Saturday, August 21, 2021

Philosophy 101 - Week 3 - Metaphysics and Epistemology, Part 1: What Is Real and How Do We Know?

In Meditation II, Descartes states, "I am; I exist - this is certain." Explain why Descartes claims that his knowledge here about this cannot be doubted?

Descartes, in a very organized fashion, and with the help of a thought experiment in the form of a demon who is actively deceiving him about everything, he decides to reject everything as completely false.  He writes:

"I will suppose, then, that everything I see is fictitious. I will believe that my memory tells me nothing but lies. I have no senses. Body, shape, extension, movement and place are illusions. So what remains true? Perhaps just the one fact that nothing is certain!"

He notes how our senses can deceive us.

"Whatever I have accepted until now as most true has come to me through my senses. But occasionally I have found that they have deceived me, and it is unwise to trust completely those who have deceived us even once."

He observes how people make reasoning mistakes even when they think they have all the information.

"I sometimes think that others go wrong even when they think they have the most perfect knowledge."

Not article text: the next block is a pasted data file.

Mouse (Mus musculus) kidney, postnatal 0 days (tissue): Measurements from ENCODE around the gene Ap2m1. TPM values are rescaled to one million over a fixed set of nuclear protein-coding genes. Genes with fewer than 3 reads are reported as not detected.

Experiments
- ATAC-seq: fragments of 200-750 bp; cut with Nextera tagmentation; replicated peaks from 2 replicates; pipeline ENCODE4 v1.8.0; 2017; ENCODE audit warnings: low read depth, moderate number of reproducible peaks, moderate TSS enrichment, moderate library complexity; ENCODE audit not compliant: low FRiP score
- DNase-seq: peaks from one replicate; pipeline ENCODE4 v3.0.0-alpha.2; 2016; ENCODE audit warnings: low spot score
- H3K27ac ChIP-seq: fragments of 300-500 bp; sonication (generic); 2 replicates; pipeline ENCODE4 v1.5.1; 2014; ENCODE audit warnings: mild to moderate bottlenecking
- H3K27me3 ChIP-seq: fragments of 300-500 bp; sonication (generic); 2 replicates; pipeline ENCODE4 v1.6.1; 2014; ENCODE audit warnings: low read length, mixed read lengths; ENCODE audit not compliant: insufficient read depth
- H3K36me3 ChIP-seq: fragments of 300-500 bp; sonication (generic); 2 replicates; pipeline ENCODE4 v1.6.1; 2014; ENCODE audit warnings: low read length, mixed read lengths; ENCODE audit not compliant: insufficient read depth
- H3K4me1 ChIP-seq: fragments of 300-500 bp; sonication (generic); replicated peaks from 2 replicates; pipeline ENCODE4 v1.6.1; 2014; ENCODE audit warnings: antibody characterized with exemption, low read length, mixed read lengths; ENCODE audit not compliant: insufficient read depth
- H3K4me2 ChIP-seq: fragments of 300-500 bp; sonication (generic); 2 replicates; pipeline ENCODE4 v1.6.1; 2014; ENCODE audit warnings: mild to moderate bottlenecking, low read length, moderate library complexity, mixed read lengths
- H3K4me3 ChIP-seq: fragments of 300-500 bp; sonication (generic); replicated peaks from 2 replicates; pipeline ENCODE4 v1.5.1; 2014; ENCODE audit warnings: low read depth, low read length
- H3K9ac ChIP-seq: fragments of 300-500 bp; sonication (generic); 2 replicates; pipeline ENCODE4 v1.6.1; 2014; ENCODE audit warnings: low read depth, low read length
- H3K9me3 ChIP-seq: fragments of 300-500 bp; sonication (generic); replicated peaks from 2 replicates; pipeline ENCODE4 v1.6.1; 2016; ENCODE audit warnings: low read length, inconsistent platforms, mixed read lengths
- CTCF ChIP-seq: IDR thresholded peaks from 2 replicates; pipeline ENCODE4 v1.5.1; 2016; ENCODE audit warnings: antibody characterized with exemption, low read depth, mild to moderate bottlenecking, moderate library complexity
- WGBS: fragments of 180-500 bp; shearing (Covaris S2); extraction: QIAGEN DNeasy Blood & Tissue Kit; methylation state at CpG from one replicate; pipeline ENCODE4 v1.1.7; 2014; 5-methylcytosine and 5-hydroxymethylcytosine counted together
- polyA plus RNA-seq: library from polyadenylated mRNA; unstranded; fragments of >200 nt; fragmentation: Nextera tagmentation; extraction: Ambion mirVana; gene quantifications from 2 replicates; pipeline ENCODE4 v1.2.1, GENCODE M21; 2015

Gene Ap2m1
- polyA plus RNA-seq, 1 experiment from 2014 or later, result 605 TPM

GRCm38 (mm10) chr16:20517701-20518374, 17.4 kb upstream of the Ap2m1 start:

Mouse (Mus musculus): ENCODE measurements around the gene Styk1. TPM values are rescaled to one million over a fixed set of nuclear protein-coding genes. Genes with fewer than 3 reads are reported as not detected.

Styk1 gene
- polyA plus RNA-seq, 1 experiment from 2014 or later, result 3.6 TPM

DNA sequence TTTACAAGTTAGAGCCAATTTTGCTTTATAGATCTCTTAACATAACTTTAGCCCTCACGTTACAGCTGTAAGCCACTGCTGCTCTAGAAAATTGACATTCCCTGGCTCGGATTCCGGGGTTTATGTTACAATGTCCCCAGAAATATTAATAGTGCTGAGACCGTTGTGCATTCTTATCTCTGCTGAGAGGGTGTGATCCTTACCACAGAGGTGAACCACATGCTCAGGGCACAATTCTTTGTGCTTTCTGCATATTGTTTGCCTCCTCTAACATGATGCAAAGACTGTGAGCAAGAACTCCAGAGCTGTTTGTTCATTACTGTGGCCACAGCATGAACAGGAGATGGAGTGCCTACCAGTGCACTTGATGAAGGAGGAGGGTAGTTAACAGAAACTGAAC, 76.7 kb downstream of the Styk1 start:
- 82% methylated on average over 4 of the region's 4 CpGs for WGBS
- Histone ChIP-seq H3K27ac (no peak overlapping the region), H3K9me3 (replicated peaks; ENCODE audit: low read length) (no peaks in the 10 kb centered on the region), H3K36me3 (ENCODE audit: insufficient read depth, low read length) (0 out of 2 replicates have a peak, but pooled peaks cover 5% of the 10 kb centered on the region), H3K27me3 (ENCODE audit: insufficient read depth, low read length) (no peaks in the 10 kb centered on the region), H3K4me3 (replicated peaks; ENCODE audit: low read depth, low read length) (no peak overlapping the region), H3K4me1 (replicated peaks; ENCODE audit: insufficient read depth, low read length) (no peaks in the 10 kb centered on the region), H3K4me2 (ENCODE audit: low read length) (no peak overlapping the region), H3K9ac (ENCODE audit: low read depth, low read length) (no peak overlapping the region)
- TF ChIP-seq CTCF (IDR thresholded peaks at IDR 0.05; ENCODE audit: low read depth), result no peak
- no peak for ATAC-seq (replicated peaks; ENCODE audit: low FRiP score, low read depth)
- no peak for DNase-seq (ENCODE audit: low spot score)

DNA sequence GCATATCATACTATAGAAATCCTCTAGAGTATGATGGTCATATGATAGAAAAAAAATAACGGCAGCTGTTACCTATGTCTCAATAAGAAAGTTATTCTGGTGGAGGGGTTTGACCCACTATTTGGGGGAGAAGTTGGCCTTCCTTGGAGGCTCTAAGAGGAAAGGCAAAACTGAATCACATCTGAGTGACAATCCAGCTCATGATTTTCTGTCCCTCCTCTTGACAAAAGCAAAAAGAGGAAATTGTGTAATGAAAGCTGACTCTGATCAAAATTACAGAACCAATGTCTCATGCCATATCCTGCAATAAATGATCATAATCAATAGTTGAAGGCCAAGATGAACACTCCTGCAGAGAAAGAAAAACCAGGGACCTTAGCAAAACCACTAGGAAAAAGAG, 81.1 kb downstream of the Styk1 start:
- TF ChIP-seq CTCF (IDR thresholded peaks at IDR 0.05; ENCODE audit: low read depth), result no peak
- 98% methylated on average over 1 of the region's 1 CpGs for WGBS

He even notices that a very real dream is indistinguishable from real life!

"Often in my dreams I am convinced of just such familiar events – that I am sitting by the fire in my dressing-gown – when in fact I am lying undressed in bed!"

Despite all the examples he could conceive of being deceived, there was one thing in which he could not disprove, nor could the theoretical deceiving demon cause him to be deceived: the fact that he is thinking - that he exists.  If he can think the thought "I am, I exist" then he must actually exist; even if he exists in order to be deceived.  Said differently, if he doubts he exists, then his very thought that he is doubting his own existence proves that he exists!  On this one fact, he can place his complete certainty.

He writes,

"Thinking? At last I have discovered it – thought! This is the one thing that can’t be separated from me. I am, I exist – that is certain."

He later writes,

"even if I am in a perpetual dream, and even if my creator is doing his best to deceive me? These activities are all aspects of my thinking, and are all inseparable from myself. The fact that it is I who doubt and understand and want is so obvious that I can’t see how to make it any clearer."

In sum, if an entity conceives of the thought, "I exist" then the statement is true and beyond doubt.  Even if the entity were to doubt it existed, then it could still be certain it exists because it is an entity actually doing the doubting and, subsequently, exists!

Having established that an entity exists, it becomes free to begin a deep and complex inquiry into why it exists - what its purpose is.  And that will become the topic for another day.


Descartes, R. (1639). Meditations on First Philosophy. (A. Blunden, Trans., J. Cottingham, Ed.). Cambridge University Press.

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